Thursday, May 04, 2006
While removing enough debris to cover Britain, contractors working on hurricane recovery have overbilled the government in a $63 billion operation that only will get more expensive, according to a House report Thursday.
Mileage claims were overstated to get extra fees, debris was mixed improperly to inflate prices and companies sent bills twice for removing the same loads, Democrats on the GOP-controlled House Government Reform Committee found.
Rep. Henry Waxman (news, bio, voting record), D-Calif., who compiled the report for the hearing on Katrina contracting, also complained about layers of subcontractors that drove up costs.
A major contractor would take a large cut and pay smaller amounts to the subcontractors, down to the company with the truck hauling debris to the dump.
"It seems you get more than half," Waxman told Randall Perkins, president of AshBritt Inc. in Pompano Beach, Fla., after Perkins said his company received $23 a cubic yard in a debris removal contract but paid a subcontractor $10 to haul the material.
"We outsource to companies like yours and they go out and subcontract," Waxman said. "It's a higher overhead."
Perkins said some cleanup contractors did hire many subcontractors, but he only hired a few. He said the prices he charged were determined partially by U.S. Army Corps of Engineers rules he had to follow.
In a story last October, The Associated Press reported of instances in which the Katrina debris cleanup involved five layers of subcontractors. Some haulers reported they were being paid just $6 a cubic yard. Many of those interviewed at the time said they believed the prime contractors were being paid $26 to $28 a yard. The corps refused to provide the cost figures specified in the master contracts and last month denied the AP's request for those figures, made under the Freedom of Information Act.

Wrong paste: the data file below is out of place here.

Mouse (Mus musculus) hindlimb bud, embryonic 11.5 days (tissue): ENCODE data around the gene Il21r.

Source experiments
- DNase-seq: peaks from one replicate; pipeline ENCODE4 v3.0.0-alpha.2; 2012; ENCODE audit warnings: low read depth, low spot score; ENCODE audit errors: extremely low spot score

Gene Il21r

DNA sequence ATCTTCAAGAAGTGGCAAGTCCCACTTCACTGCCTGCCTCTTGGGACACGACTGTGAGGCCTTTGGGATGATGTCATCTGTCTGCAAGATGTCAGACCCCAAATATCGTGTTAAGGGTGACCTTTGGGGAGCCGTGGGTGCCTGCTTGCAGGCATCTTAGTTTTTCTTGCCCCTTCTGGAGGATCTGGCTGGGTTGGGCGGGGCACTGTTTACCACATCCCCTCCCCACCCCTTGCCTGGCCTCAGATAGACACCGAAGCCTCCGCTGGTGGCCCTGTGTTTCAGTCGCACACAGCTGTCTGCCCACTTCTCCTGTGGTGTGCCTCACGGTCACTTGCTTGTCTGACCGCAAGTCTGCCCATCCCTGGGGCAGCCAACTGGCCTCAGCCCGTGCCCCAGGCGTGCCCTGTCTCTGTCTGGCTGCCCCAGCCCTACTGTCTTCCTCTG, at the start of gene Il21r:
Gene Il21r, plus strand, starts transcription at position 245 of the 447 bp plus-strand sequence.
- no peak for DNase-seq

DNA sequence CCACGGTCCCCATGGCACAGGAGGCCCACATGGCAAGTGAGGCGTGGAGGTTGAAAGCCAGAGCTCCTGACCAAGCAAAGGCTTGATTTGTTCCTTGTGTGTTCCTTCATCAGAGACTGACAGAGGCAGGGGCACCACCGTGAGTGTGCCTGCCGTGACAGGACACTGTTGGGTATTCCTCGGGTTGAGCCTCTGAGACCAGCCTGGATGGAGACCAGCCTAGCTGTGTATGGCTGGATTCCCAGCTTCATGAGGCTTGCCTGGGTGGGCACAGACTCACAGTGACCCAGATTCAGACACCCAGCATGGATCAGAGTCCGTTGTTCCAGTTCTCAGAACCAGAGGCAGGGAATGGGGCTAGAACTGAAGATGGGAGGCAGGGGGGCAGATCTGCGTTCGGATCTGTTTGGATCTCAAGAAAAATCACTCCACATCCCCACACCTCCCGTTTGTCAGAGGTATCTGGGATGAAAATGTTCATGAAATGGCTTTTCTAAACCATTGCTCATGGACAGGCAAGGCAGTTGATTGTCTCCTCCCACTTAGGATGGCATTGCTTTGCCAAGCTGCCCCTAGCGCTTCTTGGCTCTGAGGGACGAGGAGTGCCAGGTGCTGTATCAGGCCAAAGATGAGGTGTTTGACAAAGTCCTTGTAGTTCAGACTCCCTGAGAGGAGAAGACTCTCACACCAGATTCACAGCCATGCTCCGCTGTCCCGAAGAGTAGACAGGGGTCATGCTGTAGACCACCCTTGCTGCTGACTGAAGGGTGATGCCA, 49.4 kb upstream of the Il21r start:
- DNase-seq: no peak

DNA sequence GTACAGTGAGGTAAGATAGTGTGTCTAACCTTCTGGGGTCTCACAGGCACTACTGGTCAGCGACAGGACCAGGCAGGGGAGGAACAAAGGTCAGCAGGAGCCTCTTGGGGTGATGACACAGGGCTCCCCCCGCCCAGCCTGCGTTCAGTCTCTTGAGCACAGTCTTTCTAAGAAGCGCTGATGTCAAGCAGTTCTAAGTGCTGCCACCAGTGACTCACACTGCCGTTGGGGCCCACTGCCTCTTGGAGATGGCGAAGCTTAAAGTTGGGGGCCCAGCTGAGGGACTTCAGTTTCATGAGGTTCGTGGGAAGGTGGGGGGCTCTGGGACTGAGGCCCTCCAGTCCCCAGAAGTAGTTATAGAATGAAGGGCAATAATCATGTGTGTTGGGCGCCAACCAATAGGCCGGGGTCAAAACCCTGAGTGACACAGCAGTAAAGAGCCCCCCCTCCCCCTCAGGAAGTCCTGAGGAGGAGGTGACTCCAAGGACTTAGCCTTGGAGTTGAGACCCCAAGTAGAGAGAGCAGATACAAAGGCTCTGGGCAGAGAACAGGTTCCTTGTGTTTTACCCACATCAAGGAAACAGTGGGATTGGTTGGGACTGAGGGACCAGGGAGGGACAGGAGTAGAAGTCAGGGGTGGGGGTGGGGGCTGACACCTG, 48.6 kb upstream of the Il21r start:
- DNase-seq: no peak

The committee chairman, Rep. Tom Davis, R-Va., said Congress approved more than $63 billion for disaster relief and that recovery expenses may top $200 billion.
Davis said many contracts were awarded without competition. Government officials at the hearing said these contracts are being replaced with competitive awards.
Davis said the sole-source contracts allowed an "unprecedented opportunity for fraud and mismanagement."
The corps said hurricanes Katrina and Rita left 87,000 square miles of debris in parts of Louisiana, Alabama, Arkansas, Texas, Mississippi and Florida, roughly the size of Britain.
Waxman said the corps was lax in allowing fraud, waste and abuse in removing that debris. A corps official disputed that.
Waxman cited audit findings that corps officials "regularly credited contractors with hauling more debris to dumps than they actually carried." Auditors found that the corps' assessments of contractor performance were "overly generous," "unusually high," "more on the liberal side," "often very liberal" and "consistently on the high side."
The corps also was blamed for allowing inflated charges in more than $300 million in contracts for temporary roof repairs using blue plastic sheeting, Waxman said, citing audit reports.
The corps' director of civil works, Maj. Gen. Don Riley, told the committee his agency sent out the auditors who found the problems and are trying to recoup the money.
Riley said the instances of contractor fraud were "exactly what I asked our auditors to find." He said payments were withheld until the charges could be verified and the government has indicted several contractors on fraud charges.
Waxman asked Matt Jadacki, special inspector general for Gulf Coast Hurricane Recovery, whether corps officials were doing their jobs to prevent fraud.
"We found some cases where there were no monitors," Jadacki said.
Waxman's report said contractors sometimes billed twice for removing the same debris and, in other cases, took advantage of extra payments of $2 per cubic yard for debris carried more than 15 miles. Auditors found mileage was overstated in more than 50 percent of the 303 trips they examined.
Contractors fraudulently mixed green waste with construction and demolition debris to inflate their billings by $2.84 per cubic yard, the report said.
Other instances of fraud found by auditors, Waxman's report said, included double billing for housing trailers and abuse of government-issued credit cards.